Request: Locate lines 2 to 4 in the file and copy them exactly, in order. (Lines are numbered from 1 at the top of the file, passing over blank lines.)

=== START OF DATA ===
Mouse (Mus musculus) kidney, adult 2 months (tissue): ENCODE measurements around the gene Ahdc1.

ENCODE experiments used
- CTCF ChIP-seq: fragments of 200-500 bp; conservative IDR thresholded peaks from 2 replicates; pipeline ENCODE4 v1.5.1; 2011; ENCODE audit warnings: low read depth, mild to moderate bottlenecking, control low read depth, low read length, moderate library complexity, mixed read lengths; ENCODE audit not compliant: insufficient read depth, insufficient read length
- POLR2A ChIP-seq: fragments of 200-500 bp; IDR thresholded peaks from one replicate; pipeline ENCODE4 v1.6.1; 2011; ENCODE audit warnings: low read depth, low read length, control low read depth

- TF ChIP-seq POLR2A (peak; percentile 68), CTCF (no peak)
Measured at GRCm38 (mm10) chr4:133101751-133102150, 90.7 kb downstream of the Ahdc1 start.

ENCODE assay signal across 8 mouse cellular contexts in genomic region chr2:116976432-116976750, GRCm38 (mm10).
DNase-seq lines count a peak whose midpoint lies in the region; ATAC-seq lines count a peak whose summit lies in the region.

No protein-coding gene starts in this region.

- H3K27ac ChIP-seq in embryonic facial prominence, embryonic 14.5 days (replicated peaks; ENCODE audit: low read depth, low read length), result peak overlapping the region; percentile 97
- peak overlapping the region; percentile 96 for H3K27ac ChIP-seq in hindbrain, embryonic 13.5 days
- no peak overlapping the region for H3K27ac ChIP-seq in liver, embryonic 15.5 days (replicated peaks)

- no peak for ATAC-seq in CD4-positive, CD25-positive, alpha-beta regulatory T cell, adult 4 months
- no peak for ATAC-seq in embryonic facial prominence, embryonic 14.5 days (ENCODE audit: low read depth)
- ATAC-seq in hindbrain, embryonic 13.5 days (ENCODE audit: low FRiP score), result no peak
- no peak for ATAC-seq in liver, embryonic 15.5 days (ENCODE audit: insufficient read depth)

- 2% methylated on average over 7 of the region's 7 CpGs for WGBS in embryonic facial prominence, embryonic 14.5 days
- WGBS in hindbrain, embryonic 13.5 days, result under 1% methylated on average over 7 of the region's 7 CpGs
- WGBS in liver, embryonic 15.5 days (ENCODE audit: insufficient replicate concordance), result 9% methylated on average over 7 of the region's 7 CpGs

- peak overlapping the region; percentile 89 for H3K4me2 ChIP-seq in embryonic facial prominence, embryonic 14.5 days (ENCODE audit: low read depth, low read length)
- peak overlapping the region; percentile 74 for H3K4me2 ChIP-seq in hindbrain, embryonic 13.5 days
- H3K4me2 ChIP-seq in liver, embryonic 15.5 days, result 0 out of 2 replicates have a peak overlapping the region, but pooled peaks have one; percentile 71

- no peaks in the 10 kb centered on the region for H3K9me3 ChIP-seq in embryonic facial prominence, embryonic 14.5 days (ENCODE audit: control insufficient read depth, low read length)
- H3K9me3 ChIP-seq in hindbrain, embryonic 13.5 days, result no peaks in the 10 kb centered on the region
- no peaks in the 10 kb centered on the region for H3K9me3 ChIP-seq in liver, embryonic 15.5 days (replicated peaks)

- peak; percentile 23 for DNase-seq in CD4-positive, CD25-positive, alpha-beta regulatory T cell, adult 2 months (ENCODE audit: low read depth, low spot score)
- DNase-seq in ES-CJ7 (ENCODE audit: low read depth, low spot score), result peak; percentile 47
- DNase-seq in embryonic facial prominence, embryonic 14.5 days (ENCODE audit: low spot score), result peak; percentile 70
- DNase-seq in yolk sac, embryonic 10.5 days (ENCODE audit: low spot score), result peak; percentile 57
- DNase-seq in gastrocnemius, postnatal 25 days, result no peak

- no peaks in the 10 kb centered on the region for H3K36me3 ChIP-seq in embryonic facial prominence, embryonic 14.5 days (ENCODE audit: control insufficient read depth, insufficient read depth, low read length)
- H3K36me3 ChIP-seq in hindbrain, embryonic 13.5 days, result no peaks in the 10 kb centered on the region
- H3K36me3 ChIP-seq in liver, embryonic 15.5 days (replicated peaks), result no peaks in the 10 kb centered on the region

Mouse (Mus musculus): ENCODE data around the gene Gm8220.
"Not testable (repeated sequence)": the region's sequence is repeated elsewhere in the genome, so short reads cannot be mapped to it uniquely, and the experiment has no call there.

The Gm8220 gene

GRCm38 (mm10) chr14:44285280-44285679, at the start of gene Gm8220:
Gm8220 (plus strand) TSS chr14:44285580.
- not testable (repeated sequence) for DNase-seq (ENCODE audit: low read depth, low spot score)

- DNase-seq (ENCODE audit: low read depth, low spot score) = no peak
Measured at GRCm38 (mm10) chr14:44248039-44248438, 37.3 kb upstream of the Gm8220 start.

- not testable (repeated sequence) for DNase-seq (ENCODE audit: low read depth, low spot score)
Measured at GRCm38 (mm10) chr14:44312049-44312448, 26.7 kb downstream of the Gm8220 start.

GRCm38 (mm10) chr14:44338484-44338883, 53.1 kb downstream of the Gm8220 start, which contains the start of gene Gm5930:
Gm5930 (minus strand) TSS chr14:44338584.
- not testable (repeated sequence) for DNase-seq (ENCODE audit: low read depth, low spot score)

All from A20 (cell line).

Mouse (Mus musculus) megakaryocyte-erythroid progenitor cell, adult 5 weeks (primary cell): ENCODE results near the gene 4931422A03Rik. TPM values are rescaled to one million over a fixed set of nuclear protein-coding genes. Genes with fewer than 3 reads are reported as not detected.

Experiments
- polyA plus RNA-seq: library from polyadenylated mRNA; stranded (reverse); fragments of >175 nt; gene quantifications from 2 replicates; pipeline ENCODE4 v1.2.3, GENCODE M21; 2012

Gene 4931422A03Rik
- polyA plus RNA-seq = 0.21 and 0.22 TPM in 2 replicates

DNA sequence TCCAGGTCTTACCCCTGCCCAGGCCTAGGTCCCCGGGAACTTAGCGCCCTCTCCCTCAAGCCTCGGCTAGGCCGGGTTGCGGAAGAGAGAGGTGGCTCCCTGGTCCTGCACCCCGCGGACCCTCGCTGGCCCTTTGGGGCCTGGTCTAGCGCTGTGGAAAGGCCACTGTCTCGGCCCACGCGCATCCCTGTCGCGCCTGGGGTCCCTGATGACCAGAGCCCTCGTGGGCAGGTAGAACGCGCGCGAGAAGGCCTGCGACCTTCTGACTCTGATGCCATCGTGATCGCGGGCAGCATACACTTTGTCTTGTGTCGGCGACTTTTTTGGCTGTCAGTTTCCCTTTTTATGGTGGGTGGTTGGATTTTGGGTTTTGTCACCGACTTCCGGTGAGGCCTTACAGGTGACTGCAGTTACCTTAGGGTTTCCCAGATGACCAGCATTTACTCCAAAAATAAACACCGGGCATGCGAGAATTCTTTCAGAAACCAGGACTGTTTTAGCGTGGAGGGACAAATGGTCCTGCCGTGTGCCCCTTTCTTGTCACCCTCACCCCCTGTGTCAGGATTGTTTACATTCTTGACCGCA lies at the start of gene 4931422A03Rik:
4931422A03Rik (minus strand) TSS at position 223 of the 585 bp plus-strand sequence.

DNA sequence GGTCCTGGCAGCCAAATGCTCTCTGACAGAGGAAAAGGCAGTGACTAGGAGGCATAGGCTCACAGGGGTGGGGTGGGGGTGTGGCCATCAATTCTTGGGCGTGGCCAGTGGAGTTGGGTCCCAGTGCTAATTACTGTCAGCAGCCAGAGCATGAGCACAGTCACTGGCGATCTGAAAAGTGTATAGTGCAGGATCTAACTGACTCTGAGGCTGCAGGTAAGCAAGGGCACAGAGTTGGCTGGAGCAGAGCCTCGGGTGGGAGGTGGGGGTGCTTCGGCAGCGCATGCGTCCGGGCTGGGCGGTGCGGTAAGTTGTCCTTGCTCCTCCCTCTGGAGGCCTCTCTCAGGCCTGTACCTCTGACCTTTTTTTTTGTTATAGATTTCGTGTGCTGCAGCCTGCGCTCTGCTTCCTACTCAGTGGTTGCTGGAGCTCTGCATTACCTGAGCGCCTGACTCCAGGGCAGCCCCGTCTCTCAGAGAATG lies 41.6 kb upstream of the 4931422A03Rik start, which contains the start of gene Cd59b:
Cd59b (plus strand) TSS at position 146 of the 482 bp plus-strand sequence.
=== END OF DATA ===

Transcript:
ENCODE experiments used
- CTCF ChIP-seq: fragments of 200-500 bp; conservative IDR thresholded peaks from 2 replicates; pipeline ENCODE4 v1.5.1; 2011; ENCODE audit warnings: low read depth, mild to moderate bottlenecking, control low read depth, low read length, moderate library complexity, mixed read lengths; ENCODE audit not compliant: insufficient read depth, insufficient read length
- POLR2A ChIP-seq: fragments of 200-500 bp; IDR thresholded peaks from one replicate; pipeline ENCODE4 v1.6.1; 2011; ENCODE audit warnings: low read depth, low read length, control low read depth